New Fiji program aims to reduce the burden of noncommunicable diseases

An array of healthy food items including vegetables and grains
Australian Dental Association
24 May 2024
7 min read
Oral health

In light of the fact that noncommunicable diseases (NCDs) account for over 80% of deaths in Fiji, the Government has launched the National Policy on Healthy Catering for Government Ministries and Institutions, which the Fiji Dental Association (FDA) is supporting with a particular focus on oral health.

The policy stresses the importance of encouraging healthy eating habits, with a particular stress on the consumption of local foods and an avoidance of imported heavily processed food items, with the goal of reducing NCDs such as heart disease and heart attacks which are prevalent in the country.

There will also of course be a flow-on effect on peoples’ oral health, and while the policy is only in force in government establishments, the hope is that everyone will take the message onboard and adopt far healthier eating patterns than are currently the case.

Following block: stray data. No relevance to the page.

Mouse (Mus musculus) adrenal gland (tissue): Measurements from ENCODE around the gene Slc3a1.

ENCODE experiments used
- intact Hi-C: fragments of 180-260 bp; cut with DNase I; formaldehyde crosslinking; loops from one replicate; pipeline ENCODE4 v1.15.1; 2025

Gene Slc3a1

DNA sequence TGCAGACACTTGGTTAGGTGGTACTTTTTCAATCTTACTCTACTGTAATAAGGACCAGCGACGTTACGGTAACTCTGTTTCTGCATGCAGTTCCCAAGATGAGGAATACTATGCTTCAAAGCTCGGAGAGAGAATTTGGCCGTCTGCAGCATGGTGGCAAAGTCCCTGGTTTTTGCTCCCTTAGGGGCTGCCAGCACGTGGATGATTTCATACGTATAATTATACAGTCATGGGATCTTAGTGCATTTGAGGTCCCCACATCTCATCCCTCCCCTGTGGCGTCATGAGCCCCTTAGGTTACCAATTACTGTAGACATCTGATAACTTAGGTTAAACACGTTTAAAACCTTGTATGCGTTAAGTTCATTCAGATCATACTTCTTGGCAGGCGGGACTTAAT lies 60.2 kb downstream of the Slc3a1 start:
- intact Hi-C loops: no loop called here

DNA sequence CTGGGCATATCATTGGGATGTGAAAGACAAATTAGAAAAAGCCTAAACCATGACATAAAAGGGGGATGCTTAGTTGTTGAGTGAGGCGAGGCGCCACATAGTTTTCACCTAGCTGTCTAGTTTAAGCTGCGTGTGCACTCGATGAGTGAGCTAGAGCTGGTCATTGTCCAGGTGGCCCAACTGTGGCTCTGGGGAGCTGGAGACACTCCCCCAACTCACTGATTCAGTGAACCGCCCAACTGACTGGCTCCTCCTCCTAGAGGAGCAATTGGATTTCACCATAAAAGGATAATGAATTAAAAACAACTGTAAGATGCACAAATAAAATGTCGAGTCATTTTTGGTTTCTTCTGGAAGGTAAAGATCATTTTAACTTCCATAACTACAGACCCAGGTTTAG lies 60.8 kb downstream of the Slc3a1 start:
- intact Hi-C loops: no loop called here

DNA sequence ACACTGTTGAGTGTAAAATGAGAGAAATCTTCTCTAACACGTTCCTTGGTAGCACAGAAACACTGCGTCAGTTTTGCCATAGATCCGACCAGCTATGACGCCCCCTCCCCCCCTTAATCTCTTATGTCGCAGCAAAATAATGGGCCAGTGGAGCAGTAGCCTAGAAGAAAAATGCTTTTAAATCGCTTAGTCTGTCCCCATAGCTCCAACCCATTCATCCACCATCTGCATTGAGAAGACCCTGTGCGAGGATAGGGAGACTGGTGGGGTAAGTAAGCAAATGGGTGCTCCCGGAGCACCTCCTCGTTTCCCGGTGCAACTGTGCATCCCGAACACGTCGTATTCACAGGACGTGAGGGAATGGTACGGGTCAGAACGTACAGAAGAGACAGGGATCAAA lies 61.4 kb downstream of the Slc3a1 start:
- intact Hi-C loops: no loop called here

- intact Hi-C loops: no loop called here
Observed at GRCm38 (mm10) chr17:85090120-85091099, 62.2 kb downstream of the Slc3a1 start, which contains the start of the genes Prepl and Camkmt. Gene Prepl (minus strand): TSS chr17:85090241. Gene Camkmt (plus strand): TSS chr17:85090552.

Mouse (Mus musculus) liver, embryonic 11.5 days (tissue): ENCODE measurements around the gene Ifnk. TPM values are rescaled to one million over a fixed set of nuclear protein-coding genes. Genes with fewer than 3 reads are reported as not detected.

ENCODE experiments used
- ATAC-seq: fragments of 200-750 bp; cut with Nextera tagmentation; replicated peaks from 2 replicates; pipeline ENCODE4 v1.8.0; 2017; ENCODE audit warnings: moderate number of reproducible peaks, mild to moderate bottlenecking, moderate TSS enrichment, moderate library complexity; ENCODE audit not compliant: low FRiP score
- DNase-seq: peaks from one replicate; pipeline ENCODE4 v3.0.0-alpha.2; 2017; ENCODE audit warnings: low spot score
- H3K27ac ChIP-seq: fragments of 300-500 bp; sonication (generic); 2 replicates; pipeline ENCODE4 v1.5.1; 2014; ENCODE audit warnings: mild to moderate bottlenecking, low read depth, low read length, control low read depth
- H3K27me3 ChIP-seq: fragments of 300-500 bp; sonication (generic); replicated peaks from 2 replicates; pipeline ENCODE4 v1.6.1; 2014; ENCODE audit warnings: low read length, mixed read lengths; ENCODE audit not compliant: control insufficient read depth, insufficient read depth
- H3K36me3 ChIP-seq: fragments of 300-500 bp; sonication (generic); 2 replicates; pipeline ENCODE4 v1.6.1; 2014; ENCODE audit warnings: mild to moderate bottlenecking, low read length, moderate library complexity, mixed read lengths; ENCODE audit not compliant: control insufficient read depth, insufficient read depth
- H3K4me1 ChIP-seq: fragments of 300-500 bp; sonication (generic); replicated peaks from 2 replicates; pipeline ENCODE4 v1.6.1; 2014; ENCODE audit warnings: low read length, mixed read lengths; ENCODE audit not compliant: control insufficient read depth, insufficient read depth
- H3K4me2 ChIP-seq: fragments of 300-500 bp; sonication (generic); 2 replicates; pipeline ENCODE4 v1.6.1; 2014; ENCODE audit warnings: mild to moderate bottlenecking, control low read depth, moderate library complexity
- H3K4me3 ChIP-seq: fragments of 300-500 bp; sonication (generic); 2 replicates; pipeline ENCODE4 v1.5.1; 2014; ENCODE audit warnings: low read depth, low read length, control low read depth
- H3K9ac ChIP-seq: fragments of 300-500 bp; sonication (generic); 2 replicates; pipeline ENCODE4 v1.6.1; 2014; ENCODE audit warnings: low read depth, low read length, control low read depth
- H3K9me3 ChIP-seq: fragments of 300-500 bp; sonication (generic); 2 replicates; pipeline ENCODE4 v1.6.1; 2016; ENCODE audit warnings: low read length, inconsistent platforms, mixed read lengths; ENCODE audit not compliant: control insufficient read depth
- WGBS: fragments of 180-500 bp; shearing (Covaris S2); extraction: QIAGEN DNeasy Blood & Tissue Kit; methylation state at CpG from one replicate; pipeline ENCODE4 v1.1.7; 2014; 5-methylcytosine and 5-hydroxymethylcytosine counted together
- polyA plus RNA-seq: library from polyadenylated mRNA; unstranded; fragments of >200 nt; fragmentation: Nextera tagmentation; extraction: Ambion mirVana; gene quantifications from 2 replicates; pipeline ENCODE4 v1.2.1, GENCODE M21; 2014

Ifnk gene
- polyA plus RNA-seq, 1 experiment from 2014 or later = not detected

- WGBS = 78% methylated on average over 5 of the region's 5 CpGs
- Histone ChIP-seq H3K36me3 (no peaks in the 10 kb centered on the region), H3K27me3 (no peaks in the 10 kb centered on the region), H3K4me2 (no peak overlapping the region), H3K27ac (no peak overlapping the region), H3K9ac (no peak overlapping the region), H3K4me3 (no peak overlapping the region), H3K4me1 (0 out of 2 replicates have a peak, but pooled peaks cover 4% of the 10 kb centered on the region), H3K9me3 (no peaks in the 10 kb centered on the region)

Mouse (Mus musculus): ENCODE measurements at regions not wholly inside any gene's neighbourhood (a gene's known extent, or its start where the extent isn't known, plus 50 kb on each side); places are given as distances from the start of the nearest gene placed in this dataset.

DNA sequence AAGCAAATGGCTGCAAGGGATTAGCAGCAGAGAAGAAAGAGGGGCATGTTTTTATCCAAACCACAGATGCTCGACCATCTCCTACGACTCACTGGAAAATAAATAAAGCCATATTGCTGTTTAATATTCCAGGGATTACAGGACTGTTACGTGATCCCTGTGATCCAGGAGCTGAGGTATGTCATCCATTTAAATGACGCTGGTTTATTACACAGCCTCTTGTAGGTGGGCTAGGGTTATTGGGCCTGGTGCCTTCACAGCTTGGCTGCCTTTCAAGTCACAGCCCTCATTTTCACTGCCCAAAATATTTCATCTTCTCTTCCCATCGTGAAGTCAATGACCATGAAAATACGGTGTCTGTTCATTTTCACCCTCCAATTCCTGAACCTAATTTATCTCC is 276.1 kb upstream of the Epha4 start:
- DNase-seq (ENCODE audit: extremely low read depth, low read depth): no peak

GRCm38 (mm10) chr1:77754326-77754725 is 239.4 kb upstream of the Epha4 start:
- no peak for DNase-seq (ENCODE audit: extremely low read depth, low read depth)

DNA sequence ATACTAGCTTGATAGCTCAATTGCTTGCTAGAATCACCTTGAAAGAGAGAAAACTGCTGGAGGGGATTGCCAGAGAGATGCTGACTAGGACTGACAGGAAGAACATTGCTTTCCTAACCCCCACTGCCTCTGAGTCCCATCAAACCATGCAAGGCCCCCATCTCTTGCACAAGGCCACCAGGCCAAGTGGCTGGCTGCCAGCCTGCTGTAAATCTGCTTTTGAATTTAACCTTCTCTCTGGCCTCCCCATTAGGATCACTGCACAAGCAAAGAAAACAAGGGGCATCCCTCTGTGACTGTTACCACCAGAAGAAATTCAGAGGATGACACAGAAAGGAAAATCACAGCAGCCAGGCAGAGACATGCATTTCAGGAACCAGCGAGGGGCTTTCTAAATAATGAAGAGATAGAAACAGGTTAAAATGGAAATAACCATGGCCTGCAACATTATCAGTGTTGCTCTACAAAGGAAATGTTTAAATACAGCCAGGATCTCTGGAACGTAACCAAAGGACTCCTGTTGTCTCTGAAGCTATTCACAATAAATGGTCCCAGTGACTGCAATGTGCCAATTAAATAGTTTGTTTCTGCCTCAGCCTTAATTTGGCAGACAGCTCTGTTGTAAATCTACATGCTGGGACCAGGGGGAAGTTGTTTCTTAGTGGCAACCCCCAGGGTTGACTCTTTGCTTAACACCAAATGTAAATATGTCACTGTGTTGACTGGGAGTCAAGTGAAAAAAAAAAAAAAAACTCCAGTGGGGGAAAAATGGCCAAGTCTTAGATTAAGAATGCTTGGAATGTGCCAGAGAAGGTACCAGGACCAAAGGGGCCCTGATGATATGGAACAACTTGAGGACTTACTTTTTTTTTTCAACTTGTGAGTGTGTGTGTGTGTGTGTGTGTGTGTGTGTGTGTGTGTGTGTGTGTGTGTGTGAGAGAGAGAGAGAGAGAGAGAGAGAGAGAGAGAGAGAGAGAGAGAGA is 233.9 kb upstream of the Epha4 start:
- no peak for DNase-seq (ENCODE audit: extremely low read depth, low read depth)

In an article carried by the FDI World Dental Federation, of which the ADA is an active long-term member, the FDA is interviewed about the importance of the policy and strategies that it believes will contribute to healthier eating patterns among the population.

The Association, along with FDI overall, is acutely mindful of the fact that "it is imperative to uphold oral health as a fundamental component of the common risk factor approach and the NCD agenda."

While the FDA did not have direct involvement in the development of the policy, they told FDI that “we had long recognized [sic] the importance of addressing nutritional needs and had taken steps internally to address these issues in our past conferences and branch meetings.”

Further, "oral health professionals were aware of the connection between diet, oral health and the whole body and will offer guidance or support in promoting healthier eating habits to prevent dental issues."

“Overall”, the FDA believes “by addressing dietary factors that contribute to poor oral health, such as high sugar intake, this policy has the potential to positively impact oral health outcomes across Fiji.”

Read the full interview